So shopping wasn’t the hard part. It kept us busy and kept my thoughts away from having to fly home alone.
Visiting The Dorm
Saturday came and we were able to visit her dorm for the first time, and yes, then it got real. We spent the afternoon looking at her room, arriving with two suitcases, helping her unpack, and assessing what else we needed: hangers and boxes and racks to hold her things.
After unpacking her first things, we went shopping again and got what she still needed, and she mentioned that she would sleep in her dorm on Sunday. I thought, ‘Oh no, that means I have to be alone in the hotel till Monday when I fly back.’
Of course, she would start living there, and yes, school activities started up on Monday. It made sense she would stay in her dorm room; however, it had never occurred to me that I was going to spend one night alone on the hotel.
Sunday morning came. We had coffee together, and I had tears in my eyes the whole time. The time for goodbyes was coming closer.
My daughter was so happy and eager to start her new life, still, she told me, ‘Don’t cry, Mom! Otherwise, I have to cry as well!’
God bless her, she is such a beautiful Empath.
I remember sitting in the coffee shop, being so teary and all of a sudden, a white feather flew in and landed next to me.
‘Oh, thank you Universe,’ I uttered. ‘This is such an amazing sign. Thank you for reassuring me that she will be well and that I will be well too.’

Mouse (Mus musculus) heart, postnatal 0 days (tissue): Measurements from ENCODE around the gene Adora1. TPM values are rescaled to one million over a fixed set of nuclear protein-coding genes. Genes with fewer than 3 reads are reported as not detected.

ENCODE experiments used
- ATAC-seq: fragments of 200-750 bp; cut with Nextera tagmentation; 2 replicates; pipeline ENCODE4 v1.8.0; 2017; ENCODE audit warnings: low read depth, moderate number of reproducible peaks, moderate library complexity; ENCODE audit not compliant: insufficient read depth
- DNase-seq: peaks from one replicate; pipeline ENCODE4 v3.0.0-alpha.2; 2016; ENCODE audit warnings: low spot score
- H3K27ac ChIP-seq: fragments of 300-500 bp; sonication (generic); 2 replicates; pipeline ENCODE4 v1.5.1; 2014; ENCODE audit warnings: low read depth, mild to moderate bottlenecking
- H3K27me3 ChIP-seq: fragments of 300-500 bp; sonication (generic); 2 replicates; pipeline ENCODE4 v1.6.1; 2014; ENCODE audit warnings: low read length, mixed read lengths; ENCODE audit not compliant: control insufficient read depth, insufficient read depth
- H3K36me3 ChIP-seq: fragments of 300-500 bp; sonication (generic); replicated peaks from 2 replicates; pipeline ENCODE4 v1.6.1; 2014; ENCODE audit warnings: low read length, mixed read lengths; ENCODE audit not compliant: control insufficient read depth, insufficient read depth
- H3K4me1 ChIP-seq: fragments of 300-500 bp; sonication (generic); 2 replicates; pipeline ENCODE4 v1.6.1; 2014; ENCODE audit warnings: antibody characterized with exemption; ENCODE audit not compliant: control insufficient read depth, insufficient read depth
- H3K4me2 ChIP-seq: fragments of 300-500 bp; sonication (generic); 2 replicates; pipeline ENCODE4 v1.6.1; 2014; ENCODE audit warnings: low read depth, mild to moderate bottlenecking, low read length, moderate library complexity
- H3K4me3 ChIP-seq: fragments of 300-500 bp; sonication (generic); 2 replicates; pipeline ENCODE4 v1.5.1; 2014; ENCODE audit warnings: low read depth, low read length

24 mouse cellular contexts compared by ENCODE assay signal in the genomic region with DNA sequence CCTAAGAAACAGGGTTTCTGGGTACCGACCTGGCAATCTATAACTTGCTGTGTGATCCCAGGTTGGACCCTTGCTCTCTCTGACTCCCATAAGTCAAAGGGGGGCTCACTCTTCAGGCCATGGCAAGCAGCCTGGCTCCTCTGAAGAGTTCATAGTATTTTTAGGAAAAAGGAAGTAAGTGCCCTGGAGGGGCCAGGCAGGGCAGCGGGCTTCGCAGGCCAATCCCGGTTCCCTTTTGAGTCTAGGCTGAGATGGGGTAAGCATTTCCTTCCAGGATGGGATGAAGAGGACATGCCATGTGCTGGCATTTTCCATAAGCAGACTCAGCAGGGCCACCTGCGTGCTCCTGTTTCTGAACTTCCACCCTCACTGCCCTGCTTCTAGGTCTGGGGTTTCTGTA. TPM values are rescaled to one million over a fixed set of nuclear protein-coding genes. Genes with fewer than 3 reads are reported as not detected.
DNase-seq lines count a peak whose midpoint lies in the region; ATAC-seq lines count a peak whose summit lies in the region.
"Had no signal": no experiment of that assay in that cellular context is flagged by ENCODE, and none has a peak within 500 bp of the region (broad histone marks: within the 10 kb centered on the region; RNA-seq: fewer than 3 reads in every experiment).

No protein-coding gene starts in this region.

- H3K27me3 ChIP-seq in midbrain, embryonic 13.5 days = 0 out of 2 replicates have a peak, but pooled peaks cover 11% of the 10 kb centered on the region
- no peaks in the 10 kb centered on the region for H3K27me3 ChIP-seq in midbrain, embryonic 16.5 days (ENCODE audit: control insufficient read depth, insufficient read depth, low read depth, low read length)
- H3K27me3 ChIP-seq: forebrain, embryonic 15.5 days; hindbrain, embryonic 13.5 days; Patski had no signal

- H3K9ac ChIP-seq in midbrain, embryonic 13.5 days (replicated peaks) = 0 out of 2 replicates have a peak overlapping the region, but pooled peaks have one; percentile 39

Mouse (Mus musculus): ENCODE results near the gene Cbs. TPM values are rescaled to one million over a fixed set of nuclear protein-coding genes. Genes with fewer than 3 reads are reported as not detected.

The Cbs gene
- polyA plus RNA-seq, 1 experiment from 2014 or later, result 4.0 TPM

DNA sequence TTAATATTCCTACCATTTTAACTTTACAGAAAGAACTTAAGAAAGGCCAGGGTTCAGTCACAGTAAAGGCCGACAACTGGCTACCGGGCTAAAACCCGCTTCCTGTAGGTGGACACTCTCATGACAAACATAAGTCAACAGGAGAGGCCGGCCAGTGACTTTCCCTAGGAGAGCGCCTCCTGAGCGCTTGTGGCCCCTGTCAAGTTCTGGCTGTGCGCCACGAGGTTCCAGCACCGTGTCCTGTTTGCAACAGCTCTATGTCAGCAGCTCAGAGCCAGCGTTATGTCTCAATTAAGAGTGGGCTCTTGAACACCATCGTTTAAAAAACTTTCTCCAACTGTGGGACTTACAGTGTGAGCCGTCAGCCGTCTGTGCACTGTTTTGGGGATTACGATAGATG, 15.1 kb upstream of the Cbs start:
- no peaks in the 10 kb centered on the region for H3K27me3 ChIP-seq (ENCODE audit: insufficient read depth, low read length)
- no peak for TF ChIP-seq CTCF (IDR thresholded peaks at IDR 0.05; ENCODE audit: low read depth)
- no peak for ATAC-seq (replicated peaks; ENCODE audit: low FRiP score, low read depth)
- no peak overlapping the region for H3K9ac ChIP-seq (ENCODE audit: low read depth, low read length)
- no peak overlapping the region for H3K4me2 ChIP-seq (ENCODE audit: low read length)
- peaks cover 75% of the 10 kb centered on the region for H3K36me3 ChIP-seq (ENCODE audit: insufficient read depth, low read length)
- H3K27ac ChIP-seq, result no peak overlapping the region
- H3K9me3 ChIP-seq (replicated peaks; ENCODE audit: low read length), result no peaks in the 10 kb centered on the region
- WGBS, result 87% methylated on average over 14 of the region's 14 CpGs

It was such a gorgeous white feather, so beautiful and fresh, clean and pure.
You see, the Angels and the Universe send us signs all the time, and of course, when we need them most. I was so relieved and happy to see this feather. I picked it up put it in my purse, and I still have it with me.
I will never forget that moment and how much relief just seeing this feather brought me.
Good Bye. See you later, Alligator!
The time came for me to get into a cab and drive to the dorm one last time. This time, I would leave behind more than things; this time, I would need to say goodbye to my precious girl.
I helped her unpack the last things she brought with and took the two suitcases back down because she no longer needed them. Then we hugged one last time. I didn’t want to linger too long. I don’t like long farewells.
She was eager to go back up into her room and settle in.
One last hug and then a wave from the taxi, and I was alone, all alone in a foreign city.
When I got back to the hotel, I asked for a thrift shop and learnt there was one just around the corner. I went there and donated the two suitcases we no longer needed. I was flying home with one, and one stayed with my girl. We didn’t need the other two any longer.
Allowing the pain
Back in the hotel, I let the tears fall.
Then I felt like reading or turning on the TV, just to have something help me get through the pain. However, I realized this would just distract me from feeling the pain.